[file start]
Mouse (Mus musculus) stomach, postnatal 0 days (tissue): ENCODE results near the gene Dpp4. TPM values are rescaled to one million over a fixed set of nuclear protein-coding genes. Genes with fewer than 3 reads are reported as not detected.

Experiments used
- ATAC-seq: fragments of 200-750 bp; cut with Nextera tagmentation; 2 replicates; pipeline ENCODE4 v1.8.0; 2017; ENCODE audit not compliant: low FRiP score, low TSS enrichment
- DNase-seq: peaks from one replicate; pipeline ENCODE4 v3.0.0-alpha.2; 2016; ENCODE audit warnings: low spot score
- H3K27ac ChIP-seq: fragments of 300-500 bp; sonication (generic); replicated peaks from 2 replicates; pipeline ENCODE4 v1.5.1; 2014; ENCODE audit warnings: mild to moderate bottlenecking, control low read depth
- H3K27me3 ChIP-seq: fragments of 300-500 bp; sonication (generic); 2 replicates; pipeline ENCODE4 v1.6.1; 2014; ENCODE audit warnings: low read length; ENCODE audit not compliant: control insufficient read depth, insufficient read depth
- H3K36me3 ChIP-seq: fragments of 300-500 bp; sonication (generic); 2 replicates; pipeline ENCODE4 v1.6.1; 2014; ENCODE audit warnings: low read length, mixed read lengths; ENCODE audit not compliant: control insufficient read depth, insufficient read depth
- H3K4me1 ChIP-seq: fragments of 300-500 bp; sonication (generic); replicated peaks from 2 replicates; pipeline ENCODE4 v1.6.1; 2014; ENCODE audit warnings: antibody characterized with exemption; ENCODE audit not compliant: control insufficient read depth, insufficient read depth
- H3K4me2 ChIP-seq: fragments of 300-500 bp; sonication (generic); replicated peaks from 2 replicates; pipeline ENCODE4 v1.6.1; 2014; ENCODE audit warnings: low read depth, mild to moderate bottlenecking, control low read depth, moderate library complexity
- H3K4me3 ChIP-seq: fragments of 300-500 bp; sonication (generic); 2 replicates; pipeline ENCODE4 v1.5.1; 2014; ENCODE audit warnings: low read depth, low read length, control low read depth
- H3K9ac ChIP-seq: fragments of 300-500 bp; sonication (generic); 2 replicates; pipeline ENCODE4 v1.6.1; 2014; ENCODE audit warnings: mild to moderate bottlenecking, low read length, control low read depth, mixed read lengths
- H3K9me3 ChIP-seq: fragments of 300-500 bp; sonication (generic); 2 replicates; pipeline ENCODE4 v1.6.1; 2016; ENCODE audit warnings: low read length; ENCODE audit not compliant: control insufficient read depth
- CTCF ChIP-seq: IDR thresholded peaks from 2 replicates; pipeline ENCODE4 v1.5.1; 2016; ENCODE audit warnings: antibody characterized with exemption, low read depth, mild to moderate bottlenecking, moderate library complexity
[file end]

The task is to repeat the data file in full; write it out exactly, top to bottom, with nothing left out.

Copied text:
Mouse (Mus musculus) stomach, postnatal 0 days (tissue): ENCODE results near the gene Dpp4. TPM values are rescaled to one million over a fixed set of nuclear protein-coding genes. Genes with fewer than 3 reads are reported as not detected.

Experiments used
- ATAC-seq: fragments of 200-750 bp; cut with Nextera tagmentation; 2 replicates; pipeline ENCODE4 v1.8.0; 2017; ENCODE audit not compliant: low FRiP score, low TSS enrichment
- DNase-seq: peaks from one replicate; pipeline ENCODE4 v3.0.0-alpha.2; 2016; ENCODE audit warnings: low spot score
- H3K27ac ChIP-seq: fragments of 300-500 bp; sonication (generic); replicated peaks from 2 replicates; pipeline ENCODE4 v1.5.1; 2014; ENCODE audit warnings: mild to moderate bottlenecking, control low read depth
- H3K27me3 ChIP-seq: fragments of 300-500 bp; sonication (generic); 2 replicates; pipeline ENCODE4 v1.6.1; 2014; ENCODE audit warnings: low read length; ENCODE audit not compliant: control insufficient read depth, insufficient read depth
- H3K36me3 ChIP-seq: fragments of 300-500 bp; sonication (generic); 2 replicates; pipeline ENCODE4 v1.6.1; 2014; ENCODE audit warnings: low read length, mixed read lengths; ENCODE audit not compliant: control insufficient read depth, insufficient read depth
- H3K4me1 ChIP-seq: fragments of 300-500 bp; sonication (generic); replicated peaks from 2 replicates; pipeline ENCODE4 v1.6.1; 2014; ENCODE audit warnings: antibody characterized with exemption; ENCODE audit not compliant: control insufficient read depth, insufficient read depth
- H3K4me2 ChIP-seq: fragments of 300-500 bp; sonication (generic); replicated peaks from 2 replicates; pipeline ENCODE4 v1.6.1; 2014; ENCODE audit warnings: low read depth, mild to moderate bottlenecking, control low read depth, moderate library complexity
- H3K4me3 ChIP-seq: fragments of 300-500 bp; sonication (generic); 2 replicates; pipeline ENCODE4 v1.5.1; 2014; ENCODE audit warnings: low read depth, low read length, control low read depth
- H3K9ac ChIP-seq: fragments of 300-500 bp; sonication (generic); 2 replicates; pipeline ENCODE4 v1.6.1; 2014; ENCODE audit warnings: mild to moderate bottlenecking, low read length, control low read depth, mixed read lengths
- H3K9me3 ChIP-seq: fragments of 300-500 bp; sonication (generic); 2 replicates; pipeline ENCODE4 v1.6.1; 2016; ENCODE audit warnings: low read length; ENCODE audit not compliant: control insufficient read depth
- CTCF ChIP-seq: IDR thresholded peaks from 2 replicates; pipeline ENCODE4 v1.5.1; 2016; ENCODE audit warnings: antibody characterized with exemption, low read depth, mild to moderate bottlenecking, moderate library complexity